The Last of Us: Part 2 Deaf/HoH Accessibility
- Visual Representation of Dialogue - 10
- Visual Representation of Sound - 10
- Visual Cues - 10
- Controller Vibration - 10
- Visually Engaging - 10
Finally, the question we’ve posed for over a year and a half, Can I Play That? can be answered with an unequivocal yes. Yes, you can play The Last of Us: Part 2.
The Last of Us 2 is the game of a generation. Not in its narrative and artistic beauty–though both leave quite an impression–but in its accessibility. In discussing the game’s level of accessibility, Steve Saylor said it best:
“There will be before The Last of Us 2 and after The Last of Us 2.”
All games that come after? Naughty Dog set a hell of a bar for them to meet.
I have never seen a more robust and all-encompassing set of accessibility options and I am stunned by their attention and commitment to making this game accessible. There’s a dedicated accessibility menu and sub-menus within that accessibility menu. Sliders that allow players to tweak their experience to the nth degree and none of it is unchangeable after making a choice. If you’ve been following the build-up to the launch of The Last of Us 2, you’ll have no doubt seen Naughty Dog revealing that there are over 60 accessibility options available at launch.
Are you a blind or low-vision gamer in need of some settings designed for you? There’s a menu for that. Or perhaps you’re a hard of hearing gamer with some mobility issues as well? There are menus for that, too. I’m sure Naughty Dog knows how overwhelming the sheer number of accessibility options are, and what’s brilliant is that the developers have added the ability to select specific accessibility features. In doing so, a set of certain options are toggled on that players with that disability will likely find useful.
Not since Gears 5 have I cried over Deaf/hoh accessibility and to be honest, I didn’t think any game could leave me feeling that sense of being “seen” and the joy of being able to play a game exactly how I need to again. Yet, Naughty Dog did just that. When launching the game for the first time, I spent a good five minutes sitting in awe, staring at the vastness of the accessibility menus and then spent over an hour exploring the options, learning what every little thing did. Then I launched The Last of Us 2 with literally every setting and option I have ever needed to play a game and enjoy it in the way that suits me best.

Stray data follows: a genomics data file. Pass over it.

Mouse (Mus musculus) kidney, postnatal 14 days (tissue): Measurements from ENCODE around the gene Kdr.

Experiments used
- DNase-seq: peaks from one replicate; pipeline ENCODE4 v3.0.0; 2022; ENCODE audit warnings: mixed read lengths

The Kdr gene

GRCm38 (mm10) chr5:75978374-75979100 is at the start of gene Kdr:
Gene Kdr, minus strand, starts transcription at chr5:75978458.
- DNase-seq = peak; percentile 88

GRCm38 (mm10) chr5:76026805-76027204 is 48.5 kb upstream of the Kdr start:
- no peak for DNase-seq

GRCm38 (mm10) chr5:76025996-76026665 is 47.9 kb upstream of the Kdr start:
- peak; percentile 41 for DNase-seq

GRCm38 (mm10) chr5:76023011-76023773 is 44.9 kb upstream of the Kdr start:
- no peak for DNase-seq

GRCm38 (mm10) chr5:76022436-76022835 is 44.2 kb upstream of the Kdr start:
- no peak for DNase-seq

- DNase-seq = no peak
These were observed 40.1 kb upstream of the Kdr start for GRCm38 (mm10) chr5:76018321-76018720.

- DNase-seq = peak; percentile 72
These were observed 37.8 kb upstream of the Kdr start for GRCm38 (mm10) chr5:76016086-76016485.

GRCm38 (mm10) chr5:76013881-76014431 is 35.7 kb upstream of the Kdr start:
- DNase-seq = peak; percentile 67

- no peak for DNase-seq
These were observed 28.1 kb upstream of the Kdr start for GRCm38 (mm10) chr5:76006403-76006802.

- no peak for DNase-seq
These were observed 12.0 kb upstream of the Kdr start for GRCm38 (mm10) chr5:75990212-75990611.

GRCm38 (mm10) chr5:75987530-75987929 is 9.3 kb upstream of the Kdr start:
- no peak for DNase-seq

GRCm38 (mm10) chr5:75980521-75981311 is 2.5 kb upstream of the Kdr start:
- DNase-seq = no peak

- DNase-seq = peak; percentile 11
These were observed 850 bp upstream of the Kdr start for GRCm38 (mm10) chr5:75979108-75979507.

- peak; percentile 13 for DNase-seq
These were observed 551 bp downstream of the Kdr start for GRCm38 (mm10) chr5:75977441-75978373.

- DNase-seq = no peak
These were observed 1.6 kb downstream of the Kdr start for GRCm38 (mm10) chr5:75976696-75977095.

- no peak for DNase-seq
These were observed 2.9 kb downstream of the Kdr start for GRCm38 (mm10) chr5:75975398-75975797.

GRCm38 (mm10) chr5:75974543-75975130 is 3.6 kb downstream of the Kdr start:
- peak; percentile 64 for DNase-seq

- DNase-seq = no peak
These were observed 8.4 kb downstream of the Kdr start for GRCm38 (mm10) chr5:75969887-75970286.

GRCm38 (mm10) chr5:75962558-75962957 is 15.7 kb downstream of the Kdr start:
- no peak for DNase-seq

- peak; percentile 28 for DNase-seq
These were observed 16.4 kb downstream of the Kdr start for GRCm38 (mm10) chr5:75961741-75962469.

The Hearing Accessibility Preset option toggles on a myriad of features, including awareness indicators, dodge prompts, subtitles for all dialogue with speaker names as well as subtitle directionality that clues players in as to where the speaking character is if they are speaking off-screen. On top of that, this preset list also includes some remarkably helpful combat vibration and vibration for when Ellie plays her guitar.
And the subtitles! Oh wow the subtitles!
The subtitle options alone are more substantial than you see in many games’ dedicated accessibility menus and the amount of customization allows Deaf and hoh players to truly tailor their experience to what they need.
Here you see the subtitles at their largest size. Also shown here are the speaker names toggled on, name colors on, background on at 50%, and the directional indicator (that little arrow in the left corner) on.
What I really appreciate about the subtitles in this game is something so many games fail to do. If a character is talking anywhere in the world and it’s audible, it’s subtitled. No game developer discretion concerning what “needs” to be subtitled, no main dialogue only subtitles. If someone is saying it within earshot of the playable character, it’s subtitled.
A feature that helped me significantly as a hard of hearing player, as well as one with slowed reaction times and mobility issues, is the dodge prompts. Oddly enough, when seeing that this was toggled on automatically in the hearing preset, I didn’t think it would really be relevant to me. Having played it and discovering how much it helped me not die though, I can safely say if I’d had this feature available to me in any other game, including Souls-like games, I’d actually be able to play them and enjoy them. I had no idea how audio cues of attacking enemies, even those that I can see, were failing me until The Last of Us 2 gave me a visual cue to go with them.